Election experts launch preemptive strike against Arizona ‘audit’ findings

By: - August 20, 2021 8:51 am

A member of the Senate’s election “audit” team demonstrates how auditors will manually tally each of the 2.1 million ballots cast in the presidential election in Maricopa County in 2020. Photo by Jerod MacDonald-Evoy | Arizona Mirror

Elections experts watching the Arizona Senate’s self-styled audit say Americans should take a deeply skeptical view of the conclusions reached by people they deemed inexperienced contractors using defective procedures for the purpose of intentionally undermining the results of the presidential election and continuing an ongoing fundraising effort.

The team conducting the so-called audit ordered by Senate President Karen Fann will submit its draft report on Monday. The Senate will have an opportunity to review the findings and recommend changes before the final report or any of its findings are released to the public. 

We’re seeing the losing candidate in the presidential race and this ecosystem of grifters that have surrounded him continue to lie to supporters who are sincerely disappointed in the outcome.

– David Becker, executive director of the Center for Election Innovation and Research

Various critics of the election review, however, aren’t waiting for the Senate to release the findings to warn people to approach the findings with caution.

In a conference call hosted by the Washington, D.C.-based Center for Election Innovation and Research on Monday, a group of election experts and officials recounted a litany of problems they allege have plagued the audit, from substandard and constantly changing procedures to the motivations of the audit team and the people who are funding them.

Arizona Senate hires a ‘Stop the Steal’ advocate to lead 2020 election audit

David Becker, the center’s executive director, called Cyber Ninjas, the Florida cybersecurity company that Fann hired to lead the review team, and its CEO, Doug Logan, inexperienced and biased. Logan and his company had no elections-related experience, and Fann hired him despite his public assertions that the election was rigged against former President Donald Trump.

“We’re seeing the losing candidate in the presidential race and this ecosystem of grifters that have surrounded him continue to lie to supporters who are sincerely disappointed in the outcome, probably in an effort at grift,” Becker said.

Becker described the “audit” as an effort to raise money — including by extending similar reviews into other swing states won by President Joe Biden, such as Michigan, Pennsylvania and Wisconsin — and to undermine public confidence in the election, which Trump and many of his allies have falsely claimed was rigged.

“This has been a half-baked effort by a firm that’s completely unequipped to have anything to do with election work. And the result of this effort was fully baked from the beginning. The Ninjas are likely going to intentionally cast doubt on the outcome, even though it’s been verified and confirmed more than any election in Arizona history,” Becker said.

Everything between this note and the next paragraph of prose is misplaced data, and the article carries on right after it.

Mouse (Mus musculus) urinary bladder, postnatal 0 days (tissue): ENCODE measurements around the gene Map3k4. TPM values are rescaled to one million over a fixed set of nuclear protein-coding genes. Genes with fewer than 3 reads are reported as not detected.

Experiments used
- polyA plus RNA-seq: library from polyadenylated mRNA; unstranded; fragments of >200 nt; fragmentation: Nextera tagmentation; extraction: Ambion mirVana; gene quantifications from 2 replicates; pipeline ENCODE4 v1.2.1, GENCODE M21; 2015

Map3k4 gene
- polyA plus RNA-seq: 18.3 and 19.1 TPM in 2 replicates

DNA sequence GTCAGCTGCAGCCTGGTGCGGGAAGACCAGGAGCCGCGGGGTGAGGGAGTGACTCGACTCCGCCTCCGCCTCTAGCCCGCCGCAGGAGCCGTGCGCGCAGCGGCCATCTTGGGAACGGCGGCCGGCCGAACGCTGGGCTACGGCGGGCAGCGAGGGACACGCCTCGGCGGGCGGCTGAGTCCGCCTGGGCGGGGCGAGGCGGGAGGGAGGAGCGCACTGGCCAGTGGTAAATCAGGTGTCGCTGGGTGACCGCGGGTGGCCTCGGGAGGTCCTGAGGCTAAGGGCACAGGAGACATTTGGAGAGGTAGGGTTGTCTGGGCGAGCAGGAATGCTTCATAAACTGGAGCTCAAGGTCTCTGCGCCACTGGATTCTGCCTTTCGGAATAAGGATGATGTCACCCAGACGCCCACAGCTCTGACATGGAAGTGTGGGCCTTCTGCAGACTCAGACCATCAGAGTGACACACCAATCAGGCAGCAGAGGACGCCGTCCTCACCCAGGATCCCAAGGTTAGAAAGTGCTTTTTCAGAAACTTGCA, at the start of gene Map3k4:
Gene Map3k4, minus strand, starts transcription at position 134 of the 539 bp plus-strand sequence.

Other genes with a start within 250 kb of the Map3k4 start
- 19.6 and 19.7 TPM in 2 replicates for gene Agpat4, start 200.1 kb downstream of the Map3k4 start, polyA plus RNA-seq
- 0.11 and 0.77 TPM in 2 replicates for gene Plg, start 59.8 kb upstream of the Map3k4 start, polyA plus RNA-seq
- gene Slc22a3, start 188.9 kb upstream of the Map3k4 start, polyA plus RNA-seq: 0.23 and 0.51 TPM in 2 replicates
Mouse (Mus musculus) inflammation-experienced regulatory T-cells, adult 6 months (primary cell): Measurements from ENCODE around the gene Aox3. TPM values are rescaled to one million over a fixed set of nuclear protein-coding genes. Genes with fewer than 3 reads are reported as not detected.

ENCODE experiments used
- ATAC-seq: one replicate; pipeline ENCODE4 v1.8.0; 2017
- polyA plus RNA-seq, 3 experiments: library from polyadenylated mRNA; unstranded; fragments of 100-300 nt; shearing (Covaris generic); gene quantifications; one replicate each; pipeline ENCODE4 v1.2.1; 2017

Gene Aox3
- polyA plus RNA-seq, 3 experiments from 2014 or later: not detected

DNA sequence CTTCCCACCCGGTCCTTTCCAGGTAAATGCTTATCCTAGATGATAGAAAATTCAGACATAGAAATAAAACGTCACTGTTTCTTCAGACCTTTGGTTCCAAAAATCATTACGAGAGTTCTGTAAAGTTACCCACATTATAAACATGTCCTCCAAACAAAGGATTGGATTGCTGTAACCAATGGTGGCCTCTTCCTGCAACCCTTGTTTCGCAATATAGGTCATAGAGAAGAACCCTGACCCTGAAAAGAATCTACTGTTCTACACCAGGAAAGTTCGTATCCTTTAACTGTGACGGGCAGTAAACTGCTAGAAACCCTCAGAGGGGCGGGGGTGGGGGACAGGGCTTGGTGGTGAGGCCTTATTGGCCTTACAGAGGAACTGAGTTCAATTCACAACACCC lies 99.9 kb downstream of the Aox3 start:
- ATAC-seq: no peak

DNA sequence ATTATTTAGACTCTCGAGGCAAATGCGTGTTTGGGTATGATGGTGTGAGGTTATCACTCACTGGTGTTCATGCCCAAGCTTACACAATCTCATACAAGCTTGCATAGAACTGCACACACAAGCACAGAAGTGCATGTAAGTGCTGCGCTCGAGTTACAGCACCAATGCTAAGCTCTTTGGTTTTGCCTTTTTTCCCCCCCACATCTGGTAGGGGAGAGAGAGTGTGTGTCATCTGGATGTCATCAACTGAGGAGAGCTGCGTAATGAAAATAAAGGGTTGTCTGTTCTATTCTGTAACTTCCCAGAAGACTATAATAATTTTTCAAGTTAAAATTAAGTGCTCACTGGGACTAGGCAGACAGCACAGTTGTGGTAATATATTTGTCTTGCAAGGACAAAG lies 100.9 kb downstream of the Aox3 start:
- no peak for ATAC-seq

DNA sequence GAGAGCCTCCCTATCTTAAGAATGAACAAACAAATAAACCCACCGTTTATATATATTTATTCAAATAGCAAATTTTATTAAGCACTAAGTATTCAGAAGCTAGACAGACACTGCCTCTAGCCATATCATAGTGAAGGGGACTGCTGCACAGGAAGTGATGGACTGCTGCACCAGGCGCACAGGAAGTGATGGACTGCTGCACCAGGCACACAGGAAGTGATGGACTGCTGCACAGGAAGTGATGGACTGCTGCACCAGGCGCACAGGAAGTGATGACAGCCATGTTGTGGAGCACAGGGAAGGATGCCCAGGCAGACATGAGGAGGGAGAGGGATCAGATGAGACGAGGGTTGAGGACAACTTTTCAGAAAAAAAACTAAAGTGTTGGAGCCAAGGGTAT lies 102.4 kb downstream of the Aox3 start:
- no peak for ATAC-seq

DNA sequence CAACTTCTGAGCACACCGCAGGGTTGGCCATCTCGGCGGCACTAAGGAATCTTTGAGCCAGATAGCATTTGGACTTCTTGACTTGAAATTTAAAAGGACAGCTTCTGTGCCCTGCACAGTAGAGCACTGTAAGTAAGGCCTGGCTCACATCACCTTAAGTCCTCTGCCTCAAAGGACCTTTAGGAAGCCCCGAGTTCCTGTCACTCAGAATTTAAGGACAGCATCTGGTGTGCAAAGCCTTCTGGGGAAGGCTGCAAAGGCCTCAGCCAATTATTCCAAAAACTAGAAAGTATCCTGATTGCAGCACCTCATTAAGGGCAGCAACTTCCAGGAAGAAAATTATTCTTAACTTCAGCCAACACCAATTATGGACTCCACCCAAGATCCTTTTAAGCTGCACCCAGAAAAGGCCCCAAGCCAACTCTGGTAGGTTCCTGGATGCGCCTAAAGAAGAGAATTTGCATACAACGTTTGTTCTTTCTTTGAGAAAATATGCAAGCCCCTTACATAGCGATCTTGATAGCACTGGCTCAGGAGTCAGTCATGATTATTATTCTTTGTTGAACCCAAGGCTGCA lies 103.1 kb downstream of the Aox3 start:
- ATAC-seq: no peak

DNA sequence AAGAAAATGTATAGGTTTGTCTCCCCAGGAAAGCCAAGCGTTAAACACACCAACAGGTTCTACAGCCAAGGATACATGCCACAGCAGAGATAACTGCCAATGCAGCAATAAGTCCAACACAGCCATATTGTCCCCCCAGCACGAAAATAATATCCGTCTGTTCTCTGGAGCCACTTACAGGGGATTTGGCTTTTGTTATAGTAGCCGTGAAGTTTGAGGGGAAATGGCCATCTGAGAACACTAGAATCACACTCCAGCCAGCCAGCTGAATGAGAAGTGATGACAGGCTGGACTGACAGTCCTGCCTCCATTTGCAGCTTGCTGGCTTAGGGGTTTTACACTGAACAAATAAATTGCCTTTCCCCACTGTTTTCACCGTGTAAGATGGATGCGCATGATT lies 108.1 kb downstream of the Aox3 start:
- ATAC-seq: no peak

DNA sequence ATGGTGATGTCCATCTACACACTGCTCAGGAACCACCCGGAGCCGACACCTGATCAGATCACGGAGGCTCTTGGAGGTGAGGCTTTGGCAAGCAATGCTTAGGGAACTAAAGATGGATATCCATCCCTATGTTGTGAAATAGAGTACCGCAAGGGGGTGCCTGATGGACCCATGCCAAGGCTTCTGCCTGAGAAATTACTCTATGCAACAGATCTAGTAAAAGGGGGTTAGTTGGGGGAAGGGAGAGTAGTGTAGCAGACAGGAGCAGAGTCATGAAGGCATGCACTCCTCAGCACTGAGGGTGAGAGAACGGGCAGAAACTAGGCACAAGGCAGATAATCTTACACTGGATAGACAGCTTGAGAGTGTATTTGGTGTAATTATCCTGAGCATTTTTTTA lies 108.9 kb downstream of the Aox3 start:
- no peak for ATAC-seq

Benjamin Ginsberg, a prominent Republican election attorney, noted that the “audit” was almost entirely funded by outside groups that have promoted conspiracy theories about the election. Anyone examining the review’s findings should keep in mind that those funders, who provided almost $5.7 million — dwarfing the $150,000 the Senate paid — are the real audience for the report, not the public, Ginsberg said. 

“The outside funding sources is really important to concentrate on in terms of talking about the legitimacy of the ‘audit’ results,” he said.

“It’s not an audit”

Various experts said it would be inaccurate to call the election review an audit in the first place, based on what they said were a lack of professional standards and practices. 

Ray Valenzuela, Maricopa County’s director of election services and early voting, and Jennifer Morrell, a former elections official and partner at Elections Group who has served as an observer at the audit for Secretary of State Katie Hobbs, described the election review’s policies and procedures, which Cyber Ninjas only released after being sued, as highly problematic and likely to result in inaccurate recounts counts. The “audit” team chased wild conspiracy theories about ballots with bamboo traces and secret watermarks, and ignored best practices requiring bipartisan review teams for recounts. 


Others alleged that the “audit” team has failed to follow proper chain-of-custody procedures, to the point that a court would likely reject the county’s ballots and other election materials as evidence were an issue to arise in court.

“This is an unofficial election review, a partisan review, whatever term you want to use. But it’s not an audit,” Morrell said. “Election audits are defined in statute. Those processes and policies and procedures are described, they’re documented, they’re conducted by election officials using best practices.”